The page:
Joe Morgenstern

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Joe Morgenstern
Joe Morgenstern.jpg
Born (1932-10-03) October 3, 1932 (age 82)
United States
Occupation Author, journalist, film historian, film critic
Nationality American
Alma mater Lehigh University
Subject Film
Notable awards Pulitzer Prize for film criticism
Spouse Piper Laurie (1962–82; 1 child; divorced)

Joe Morgenstern (born October 3, 1932)[1] is a film critic for The Wall Street Journal. He has won a Pulitzer Prize for Criticism.

Career[edit]

Morgenstern graduated from Lehigh University in 1953. His first journalism experience was as news clerk at The New York Times. He then became foreign correspondent for the Times, based in Switzerland and France.

Morgenstern became an entertainment reporter for the New York Herald Tribune in 1959,[2] later advancing to theater/music critic.

From 1965 to 1983 Morgenstern was film critic for Newsweek. During this time, his most famous review was when he panned Bonnie and Clyde and then reconsidered his opinion seriously enough to retract it in the next issue. That proved a golden marketing opportunity for Warner Brothers to attract interest in the film by noting it made a major film critic change his mind about its virtues.[3] From 1983 to 1988 he wrote a column for the Los Angeles Herald Examiner.[4]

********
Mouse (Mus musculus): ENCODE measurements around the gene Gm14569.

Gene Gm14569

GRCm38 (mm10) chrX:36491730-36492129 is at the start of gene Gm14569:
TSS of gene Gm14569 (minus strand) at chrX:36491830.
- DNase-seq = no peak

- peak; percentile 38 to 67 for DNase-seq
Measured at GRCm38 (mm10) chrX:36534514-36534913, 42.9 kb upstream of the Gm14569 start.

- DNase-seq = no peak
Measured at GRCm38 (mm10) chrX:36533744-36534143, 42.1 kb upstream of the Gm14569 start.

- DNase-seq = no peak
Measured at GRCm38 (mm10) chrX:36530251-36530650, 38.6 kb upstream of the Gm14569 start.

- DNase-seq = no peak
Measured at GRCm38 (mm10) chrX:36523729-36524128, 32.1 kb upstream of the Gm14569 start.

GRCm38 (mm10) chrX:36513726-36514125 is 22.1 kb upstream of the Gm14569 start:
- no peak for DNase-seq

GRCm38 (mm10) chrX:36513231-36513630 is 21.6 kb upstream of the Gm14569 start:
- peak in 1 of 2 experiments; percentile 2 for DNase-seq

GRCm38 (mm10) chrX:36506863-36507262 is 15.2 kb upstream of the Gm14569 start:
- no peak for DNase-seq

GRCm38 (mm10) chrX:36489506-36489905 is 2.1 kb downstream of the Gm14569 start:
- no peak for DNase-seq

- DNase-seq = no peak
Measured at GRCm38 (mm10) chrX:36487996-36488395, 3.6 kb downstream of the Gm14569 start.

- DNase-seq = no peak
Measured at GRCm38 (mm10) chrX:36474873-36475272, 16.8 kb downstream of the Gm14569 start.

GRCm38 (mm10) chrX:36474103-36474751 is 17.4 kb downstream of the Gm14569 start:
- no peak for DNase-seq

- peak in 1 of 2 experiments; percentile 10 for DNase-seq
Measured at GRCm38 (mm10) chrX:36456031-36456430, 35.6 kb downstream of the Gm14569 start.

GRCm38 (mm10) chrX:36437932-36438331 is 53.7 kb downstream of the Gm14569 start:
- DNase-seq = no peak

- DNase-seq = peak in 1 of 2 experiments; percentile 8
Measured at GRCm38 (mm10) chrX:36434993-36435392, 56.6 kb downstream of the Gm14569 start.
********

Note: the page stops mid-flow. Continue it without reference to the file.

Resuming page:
Morgenstern has written movie reviews for the Wall Street Journal since May 1995. His movie reviews appear each Friday in the "Weekend & Leisure" section of the newspaper, and he covers the movie industry in a column which appears every other Saturday.[5] He also writes movie reviews for CNBC.[6] Morgenstern is based in Santa Monica, California, and does movie reviews for the local public radio station KCRW, which are released as a weekly podcast.

Morgenstern's writings have appeared in The New Yorker, The New York Times Magazine, Newsweek, Rolling Stone, Esquire, the Columbia Journalism Review and the Los Angeles Times Magazine. He has written several scripts for television.[7]

Morgenstern co-founded the National Society of Film Critics.[7] He is renowned for his use of vocabulary and humor.

He received a Pulitzer Prize for Criticism in 2005, making him only the third film critic to win a Pulitzer for criticism, after Roger Ebert of the Chicago Sun-Times and Stephen Hunter of The Washington Post.

Personal[edit]

Morgenstern married Hollywood actress Piper Laurie on 21 January 1962. They had one child, Anna Grace Morgenstern. The couple divorced in 1982.[8]

References[edit]

  1. ^ imdb.com/name/nm0605156/bio Internet Movie Database, page for Joe Morgenstern, accessed 18 Sept. 2009
  2. ^ http://topics.wsj.com/person/m/joe-morgenstern/1451 Wall Street Journal website, accessed 18 Sept. 2009
  3. ^ Harris, Mark. Pictures at a Revolution: Five Films and the Birth of a New Hollywood. Penguin Press, 2008, p. 341-2.
  4. ^ http://www.nyfcc.com/members.php?member=20 New York Film Critics Circle, Joe Morgenstern spotlight, accessed 18 Sept. 2009
  5. ^ http://online.wsj.com/article/SB115887849571770606.html?mod=hps_us_at_glance_wj "About Joe Morgenstern" sidebar on the WSJ website, accessed 22 Sept. 2006
  6. ^ NY Film Critics Circle
  7. ^ a b Wall Street Journal
  8. ^ imdb

External links[edit]